Jude 1:6 And the angels who did not stay within their own position of authority, but left their proper dwelling, he has kept in eternal chains under gloomy darkness until the judgment of the great day—7 just as Sodom and Gomorrah and the surrounding cities, which likewise indulged in sexual immorality and pursued unnatural desire, serve as an example by undergoing a punishment of eternal fire.
Because these things were once fully known to Jude’s audience, we must have a Biblical basis for understanding them. These things are being brought to remembrance, they’re not new teachings.
Among these things is the mention of angels who did not stay within their own position of authority, but left their proper dwelling. Setting aside the note that these angels have been kept in eternal chains (this is clarified in the article linked to below), we see that by way of extension (the “just as” in verse 7), these angels “indulged in sexual immorality and pursued unnatural desire”.
Where does the Bible mention angels doing such things?
So Jude is saying there are angels who left their position of authority and pursued unnatural desires. And this, he is bringing to remembrance to his audience. Yet, we can’t find such a teaching in Scripture unless we understand the sons of God from Genesis 6 to be those angels.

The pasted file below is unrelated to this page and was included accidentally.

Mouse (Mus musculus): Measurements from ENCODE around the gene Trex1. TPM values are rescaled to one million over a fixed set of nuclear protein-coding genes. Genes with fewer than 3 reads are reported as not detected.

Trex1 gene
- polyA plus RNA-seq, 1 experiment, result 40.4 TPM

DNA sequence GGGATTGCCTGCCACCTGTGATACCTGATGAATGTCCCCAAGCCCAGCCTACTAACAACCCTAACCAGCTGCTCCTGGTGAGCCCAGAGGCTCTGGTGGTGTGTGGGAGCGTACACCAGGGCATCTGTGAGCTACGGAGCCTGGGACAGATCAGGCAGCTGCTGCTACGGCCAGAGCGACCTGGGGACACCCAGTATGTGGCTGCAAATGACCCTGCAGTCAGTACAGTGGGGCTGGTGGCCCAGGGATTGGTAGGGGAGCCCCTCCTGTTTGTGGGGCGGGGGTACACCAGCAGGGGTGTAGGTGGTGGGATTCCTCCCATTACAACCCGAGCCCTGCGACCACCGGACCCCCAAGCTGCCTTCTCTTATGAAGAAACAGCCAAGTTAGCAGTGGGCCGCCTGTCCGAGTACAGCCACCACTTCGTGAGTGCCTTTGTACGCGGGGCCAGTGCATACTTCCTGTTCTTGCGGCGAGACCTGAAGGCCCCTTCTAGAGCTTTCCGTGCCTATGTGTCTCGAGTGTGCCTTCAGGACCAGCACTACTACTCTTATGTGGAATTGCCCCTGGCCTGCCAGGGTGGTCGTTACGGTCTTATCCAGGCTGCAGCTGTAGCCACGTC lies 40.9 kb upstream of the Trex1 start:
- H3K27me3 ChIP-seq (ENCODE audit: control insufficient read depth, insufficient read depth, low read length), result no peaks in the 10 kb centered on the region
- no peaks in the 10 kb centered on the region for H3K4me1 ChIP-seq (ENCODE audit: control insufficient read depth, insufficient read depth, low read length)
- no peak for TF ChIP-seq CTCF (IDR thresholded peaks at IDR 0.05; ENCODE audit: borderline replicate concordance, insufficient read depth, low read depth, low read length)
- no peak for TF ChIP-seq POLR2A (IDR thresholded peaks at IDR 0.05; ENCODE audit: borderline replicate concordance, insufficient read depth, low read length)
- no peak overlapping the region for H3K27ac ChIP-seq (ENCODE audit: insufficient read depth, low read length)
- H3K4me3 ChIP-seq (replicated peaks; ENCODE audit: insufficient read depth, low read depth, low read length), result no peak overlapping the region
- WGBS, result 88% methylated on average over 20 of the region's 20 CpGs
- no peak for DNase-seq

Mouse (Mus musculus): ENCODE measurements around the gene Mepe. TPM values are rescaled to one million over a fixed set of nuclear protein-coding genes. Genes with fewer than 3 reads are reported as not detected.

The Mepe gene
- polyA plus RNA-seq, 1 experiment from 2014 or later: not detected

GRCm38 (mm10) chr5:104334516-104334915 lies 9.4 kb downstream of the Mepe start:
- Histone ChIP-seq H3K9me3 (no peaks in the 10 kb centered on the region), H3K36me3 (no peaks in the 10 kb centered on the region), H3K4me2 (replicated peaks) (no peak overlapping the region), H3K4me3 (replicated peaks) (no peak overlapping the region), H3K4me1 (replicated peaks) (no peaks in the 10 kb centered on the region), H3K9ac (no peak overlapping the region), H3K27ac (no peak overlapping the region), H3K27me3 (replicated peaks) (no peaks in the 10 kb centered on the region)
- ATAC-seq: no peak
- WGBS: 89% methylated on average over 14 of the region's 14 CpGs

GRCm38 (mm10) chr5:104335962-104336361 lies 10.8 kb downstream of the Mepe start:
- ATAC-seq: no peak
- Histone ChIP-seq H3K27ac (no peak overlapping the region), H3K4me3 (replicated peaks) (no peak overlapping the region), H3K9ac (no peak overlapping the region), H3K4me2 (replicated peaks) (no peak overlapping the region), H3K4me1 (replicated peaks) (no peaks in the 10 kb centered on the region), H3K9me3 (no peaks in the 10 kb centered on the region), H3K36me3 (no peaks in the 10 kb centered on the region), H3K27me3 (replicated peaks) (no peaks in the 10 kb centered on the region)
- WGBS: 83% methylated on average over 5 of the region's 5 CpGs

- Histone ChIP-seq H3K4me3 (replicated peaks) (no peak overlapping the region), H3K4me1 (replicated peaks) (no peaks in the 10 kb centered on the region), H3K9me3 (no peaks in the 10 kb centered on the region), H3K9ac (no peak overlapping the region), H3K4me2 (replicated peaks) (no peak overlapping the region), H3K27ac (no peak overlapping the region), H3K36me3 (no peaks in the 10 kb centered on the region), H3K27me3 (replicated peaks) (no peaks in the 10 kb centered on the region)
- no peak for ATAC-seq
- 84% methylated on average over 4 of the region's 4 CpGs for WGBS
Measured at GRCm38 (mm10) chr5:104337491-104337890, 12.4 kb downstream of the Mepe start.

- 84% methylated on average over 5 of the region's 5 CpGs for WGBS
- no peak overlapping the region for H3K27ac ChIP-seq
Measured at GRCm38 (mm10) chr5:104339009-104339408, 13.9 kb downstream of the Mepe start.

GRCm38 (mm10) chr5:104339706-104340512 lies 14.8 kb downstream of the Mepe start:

Going with that, the sons of God of Genesis 6 being angels, we see that they pursued unnatural desires, desires for strange flesh, that of human women. And their pursuit was similar to the men of Sodom pursuing unnatural desires for the angels who visited Lot.
Genesis 19:4 But before they lay down, the men of the city, the men of Sodom, both young and old, all the people to the last man, surrounded the house. 5 And they called to Lot, “Where are the men who came to you tonight? Bring them out to us, that we may know them.”
The word “know” in this context is referring to sexual intercourse, as indicated in the NIV rendering, based on the word carrying that meaning Biblically in Genesis 4:1.
Genesis 4:1 Now Adam knew Eve his wife, and she conceived and bore Cain, saying, “I have gotten a man with the help of the Lord.”
The men of Sodom wanted to have sex with the angels. And in that same way, fallen angels had known human women previously, as recorded in Genesis 6.
I’m arguing that the sons of God of Genesis 6 must be fallen angels because otherwise, we’d have no Biblical reference for Jude 1. Yet there must be a Biblical reference because Jude is bringing those the things he’s saying to remembrance.
The argument is summarized thus:
P1: If the sons of God of Genesis 6 are not fallen angels, then it can’t be known what Jude 1:6-7 is referring to.
P2: It can be known what Jude 1:6-7 is referring to (really, it must be known, because he’s bringing it to remembrance).
C: Therefore, the sons of God of Genesis 6 are fallen angels.
I’ve tried to focus on just that argument, but there’s far more to be said of this topic. And on that note, the following article covers that in remarkable detail.
Further reading: Genesis 6 Sons of God